The connection of the bellows 18 and of the hose 19 to the connectors 20 and 21, occurs so that the ends of the hose 19 are pushed over a cylindrical projection on respective base parts 24 and 25 of the connectors 20 and 21, with a suitable sealant. Subsequently, and also with the use of a suitable sealant if necessary, respective couplings 26 and 27 are screwed onto the base parts 24 and 25, with the hose 19 being received vacuum-tight between the cylindrical inside wall thereof and the cylindrical projection of the base part 24 or 25. The respective ends of the accordion bellows 18 are soldered vacuum-tight to sleeves 28 and 29. The free end of the sleeve 28 is soldered vacuum-tight to the free end of the coupling part 26, and the free end of the sleeve 29 is soldered vacuum-tight to the coupling 27. The connector 22 is attached to the coupling 27.
When expedient, a double-walled pipe 30 may be used instead of the double-walled hose 17, without having any influence on the above-described functioning of the degasifier. As can be seen in FIG. 5, which illustrates this embodiment, the accordion bellows 18 is replaced by a metallic outside pipe 31, the double-walled pipe 30 again being shown straight in FIG. 5 for simplicity. The polytetrafluorethylene hose 19 is replaced by a polytetrafluorethylene pipe 32, which may be fiber-reinforced. The structure of the connectors 20 and 21 is the same for the double-walled pipe 30 as for the double-walled hose 17.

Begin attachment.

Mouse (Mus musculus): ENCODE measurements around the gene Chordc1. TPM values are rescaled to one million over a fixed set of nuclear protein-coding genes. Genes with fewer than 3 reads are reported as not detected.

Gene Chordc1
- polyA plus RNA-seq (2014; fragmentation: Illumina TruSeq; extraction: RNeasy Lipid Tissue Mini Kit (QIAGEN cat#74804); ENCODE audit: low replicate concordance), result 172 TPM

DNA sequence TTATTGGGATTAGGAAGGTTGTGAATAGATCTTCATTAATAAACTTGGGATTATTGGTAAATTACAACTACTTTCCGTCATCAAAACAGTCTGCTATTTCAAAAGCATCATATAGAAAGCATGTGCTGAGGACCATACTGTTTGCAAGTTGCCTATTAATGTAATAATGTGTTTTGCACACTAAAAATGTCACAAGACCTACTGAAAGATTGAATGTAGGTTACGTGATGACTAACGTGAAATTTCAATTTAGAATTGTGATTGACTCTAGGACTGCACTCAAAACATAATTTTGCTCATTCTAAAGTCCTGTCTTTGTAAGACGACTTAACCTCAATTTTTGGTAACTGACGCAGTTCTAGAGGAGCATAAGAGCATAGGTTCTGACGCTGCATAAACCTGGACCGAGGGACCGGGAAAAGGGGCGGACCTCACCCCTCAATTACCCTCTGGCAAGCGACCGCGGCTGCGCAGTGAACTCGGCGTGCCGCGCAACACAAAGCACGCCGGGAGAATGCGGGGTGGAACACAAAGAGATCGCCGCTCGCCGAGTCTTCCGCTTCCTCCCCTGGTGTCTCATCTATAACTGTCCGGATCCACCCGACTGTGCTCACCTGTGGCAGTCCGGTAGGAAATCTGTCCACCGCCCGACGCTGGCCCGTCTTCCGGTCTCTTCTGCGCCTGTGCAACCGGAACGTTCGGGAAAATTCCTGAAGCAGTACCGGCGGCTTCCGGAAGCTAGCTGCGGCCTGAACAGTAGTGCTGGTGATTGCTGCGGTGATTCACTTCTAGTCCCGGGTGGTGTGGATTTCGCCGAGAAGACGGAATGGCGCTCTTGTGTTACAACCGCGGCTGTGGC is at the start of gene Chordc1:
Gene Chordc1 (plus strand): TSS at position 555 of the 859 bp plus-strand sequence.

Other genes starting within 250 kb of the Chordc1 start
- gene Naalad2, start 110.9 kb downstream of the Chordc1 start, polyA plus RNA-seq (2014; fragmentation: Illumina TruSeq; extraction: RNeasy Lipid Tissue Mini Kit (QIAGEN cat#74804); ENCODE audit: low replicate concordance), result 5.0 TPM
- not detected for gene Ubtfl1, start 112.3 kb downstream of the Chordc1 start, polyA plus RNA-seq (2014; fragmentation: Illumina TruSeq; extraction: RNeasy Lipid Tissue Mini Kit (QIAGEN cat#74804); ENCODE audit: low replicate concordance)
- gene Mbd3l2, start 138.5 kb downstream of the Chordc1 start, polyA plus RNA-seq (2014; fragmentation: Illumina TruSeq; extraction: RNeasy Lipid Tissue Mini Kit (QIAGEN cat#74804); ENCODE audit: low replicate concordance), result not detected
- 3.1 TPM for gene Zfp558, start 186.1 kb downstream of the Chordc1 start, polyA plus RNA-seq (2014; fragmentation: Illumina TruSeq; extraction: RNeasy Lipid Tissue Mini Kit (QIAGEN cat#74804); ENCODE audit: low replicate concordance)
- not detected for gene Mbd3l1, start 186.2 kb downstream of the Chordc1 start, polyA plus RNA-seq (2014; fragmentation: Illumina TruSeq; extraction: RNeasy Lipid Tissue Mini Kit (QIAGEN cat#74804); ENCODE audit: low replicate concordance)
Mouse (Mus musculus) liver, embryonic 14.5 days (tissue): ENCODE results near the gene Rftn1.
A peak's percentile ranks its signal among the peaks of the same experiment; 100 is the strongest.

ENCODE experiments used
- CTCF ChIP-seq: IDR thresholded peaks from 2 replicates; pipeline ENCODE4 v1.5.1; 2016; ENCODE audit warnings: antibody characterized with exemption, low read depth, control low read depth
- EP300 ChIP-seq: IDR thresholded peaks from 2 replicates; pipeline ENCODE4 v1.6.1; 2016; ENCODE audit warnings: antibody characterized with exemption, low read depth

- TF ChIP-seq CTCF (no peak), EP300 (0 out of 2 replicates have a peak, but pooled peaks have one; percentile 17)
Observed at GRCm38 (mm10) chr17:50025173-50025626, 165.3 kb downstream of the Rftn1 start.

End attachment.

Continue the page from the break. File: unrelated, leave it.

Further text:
In the x-ray radiator shown in FIGS. 1 and 2, the protective housing 1 has a partition 33 provided with a resilient membrane 34 which closes the interior volume of the protective housing 1 liquid-tight. The membrane 34 accommodates fluctuations in volume of the insulating oil caused by temperature changes.
The embodiments of the degasifier set forth in FIGS. 2 through 5 are not limited to use in x-ray radiators having a cooling means for the insulating oil. The double-walled hose 17, or the double-walled pipe 30, can be used solely for connecting the interior of the protective housing 1 to the circulating pump 12.
The length of the double-walled hose 17 or the double-walled pipe 30 and the diameter of the polytetrafluorethylene hose 19 or pipe 32 are selected so that the wall area of the hose 19 or the pipe 32 which is effective for degasification is adequate under all operating conditions of the x-ray radiator to degasify the insulating oil to an extent so that no gas bubbles can arise.
It is will be understood it is also possible to use a double-walled pipe or a double-walled hose wherein the liquid to be degasified flows between the outside wall and the inside wall, instead of being contained within the inside wall, and wherein the gas volume is contained within the polytetrafluorethylene inside wall. In such an embodiment, the inside of the polytetrafluorethylene pipe or hose in which the gas volume is situated will be connected to the vacuum pump.
Although modifications and changes may be suggested by those skilled in the art, it is the intention of the inventor to embody within the patent warranted hereon all changes and modifications as reasonably and properly come within the scope of his contribution to the art.
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|U.S. Classification||378/200, 378/199, 378/202|
|International Classification||H05G1/04, H05G1/54|
|Cooperative Classification||H05G1/025, H05G1/54, H05G1/04|
|European Classification||H05G1/04, H05G1/54|
|Jan 17, 1992||AS||Assignment|
Owner name: SIEMENS AKTIENGESELLSCHAFT
Free format text: ASSIGNMENT OF ASSIGNORS INTEREST.;ASSIGNOR:GERTH, HEINZ;REEL/FRAME:005985/0567
Effective date: 19920113
|Jan 28, 1997||REMI||Maintenance fee reminder mailed|
|Jun 22, 1997||LAPS||Lapse for failure to pay maintenance fees|
|Sep 2, 1997||FP||Expired due to failure to pay maintenance fee|
Effective date: 19970625